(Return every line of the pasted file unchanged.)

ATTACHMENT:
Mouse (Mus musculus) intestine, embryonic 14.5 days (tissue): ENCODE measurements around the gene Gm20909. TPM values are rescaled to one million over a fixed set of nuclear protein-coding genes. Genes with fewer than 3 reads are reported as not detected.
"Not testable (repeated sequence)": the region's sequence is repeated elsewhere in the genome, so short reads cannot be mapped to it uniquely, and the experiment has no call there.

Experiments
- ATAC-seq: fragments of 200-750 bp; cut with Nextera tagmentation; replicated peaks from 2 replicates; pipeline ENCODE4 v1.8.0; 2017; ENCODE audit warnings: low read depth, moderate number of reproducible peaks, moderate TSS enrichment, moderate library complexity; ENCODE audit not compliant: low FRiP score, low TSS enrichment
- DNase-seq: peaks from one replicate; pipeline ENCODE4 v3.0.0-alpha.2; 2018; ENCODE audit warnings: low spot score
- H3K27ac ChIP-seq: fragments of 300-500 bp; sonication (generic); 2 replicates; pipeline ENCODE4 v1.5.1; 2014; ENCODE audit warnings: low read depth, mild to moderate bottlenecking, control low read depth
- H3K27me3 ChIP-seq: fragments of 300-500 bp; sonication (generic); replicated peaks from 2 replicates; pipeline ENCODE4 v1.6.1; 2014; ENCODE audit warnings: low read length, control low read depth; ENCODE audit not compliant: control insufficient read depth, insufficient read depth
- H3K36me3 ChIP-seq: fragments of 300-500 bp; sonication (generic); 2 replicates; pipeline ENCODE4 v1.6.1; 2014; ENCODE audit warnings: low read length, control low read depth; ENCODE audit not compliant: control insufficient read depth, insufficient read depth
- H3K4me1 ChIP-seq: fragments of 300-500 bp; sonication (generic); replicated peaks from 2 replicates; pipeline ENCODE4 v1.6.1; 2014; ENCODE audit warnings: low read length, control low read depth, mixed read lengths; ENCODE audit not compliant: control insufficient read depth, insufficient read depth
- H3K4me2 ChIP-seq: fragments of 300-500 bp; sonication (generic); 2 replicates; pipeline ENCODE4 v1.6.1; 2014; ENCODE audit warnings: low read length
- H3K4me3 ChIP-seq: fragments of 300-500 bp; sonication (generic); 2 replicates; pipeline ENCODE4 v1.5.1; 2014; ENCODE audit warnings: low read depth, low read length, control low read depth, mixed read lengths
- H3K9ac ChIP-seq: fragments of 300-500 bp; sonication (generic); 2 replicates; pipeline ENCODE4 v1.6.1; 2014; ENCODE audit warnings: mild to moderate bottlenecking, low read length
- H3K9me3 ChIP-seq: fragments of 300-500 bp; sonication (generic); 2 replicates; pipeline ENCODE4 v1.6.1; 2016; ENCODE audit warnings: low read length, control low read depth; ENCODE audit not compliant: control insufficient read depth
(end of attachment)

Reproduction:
Mouse (Mus musculus) intestine, embryonic 14.5 days (tissue): ENCODE measurements around the gene Gm20909. TPM values are rescaled to one million over a fixed set of nuclear protein-coding genes. Genes with fewer than 3 reads are reported as not detected.
"Not testable (repeated sequence)": the region's sequence is repeated elsewhere in the genome, so short reads cannot be mapped to it uniquely, and the experiment has no call there.

Experiments
- ATAC-seq: fragments of 200-750 bp; cut with Nextera tagmentation; replicated peaks from 2 replicates; pipeline ENCODE4 v1.8.0; 2017; ENCODE audit warnings: low read depth, moderate number of reproducible peaks, moderate TSS enrichment, moderate library complexity; ENCODE audit not compliant: low FRiP score, low TSS enrichment
- DNase-seq: peaks from one replicate; pipeline ENCODE4 v3.0.0-alpha.2; 2018; ENCODE audit warnings: low spot score
- H3K27ac ChIP-seq: fragments of 300-500 bp; sonication (generic); 2 replicates; pipeline ENCODE4 v1.5.1; 2014; ENCODE audit warnings: low read depth, mild to moderate bottlenecking, control low read depth
- H3K27me3 ChIP-seq: fragments of 300-500 bp; sonication (generic); replicated peaks from 2 replicates; pipeline ENCODE4 v1.6.1; 2014; ENCODE audit warnings: low read length, control low read depth; ENCODE audit not compliant: control insufficient read depth, insufficient read depth
- H3K36me3 ChIP-seq: fragments of 300-500 bp; sonication (generic); 2 replicates; pipeline ENCODE4 v1.6.1; 2014; ENCODE audit warnings: low read length, control low read depth; ENCODE audit not compliant: control insufficient read depth, insufficient read depth
- H3K4me1 ChIP-seq: fragments of 300-500 bp; sonication (generic); replicated peaks from 2 replicates; pipeline ENCODE4 v1.6.1; 2014; ENCODE audit warnings: low read length, control low read depth, mixed read lengths; ENCODE audit not compliant: control insufficient read depth, insufficient read depth
- H3K4me2 ChIP-seq: fragments of 300-500 bp; sonication (generic); 2 replicates; pipeline ENCODE4 v1.6.1; 2014; ENCODE audit warnings: low read length
- H3K4me3 ChIP-seq: fragments of 300-500 bp; sonication (generic); 2 replicates; pipeline ENCODE4 v1.5.1; 2014; ENCODE audit warnings: low read depth, low read length, control low read depth, mixed read lengths
- H3K9ac ChIP-seq: fragments of 300-500 bp; sonication (generic); 2 replicates; pipeline ENCODE4 v1.6.1; 2014; ENCODE audit warnings: mild to moderate bottlenecking, low read length
- H3K9me3 ChIP-seq: fragments of 300-500 bp; sonication (generic); 2 replicates; pipeline ENCODE4 v1.6.1; 2016; ENCODE audit warnings: low read length, control low read depth; ENCODE audit not compliant: control insufficient read depth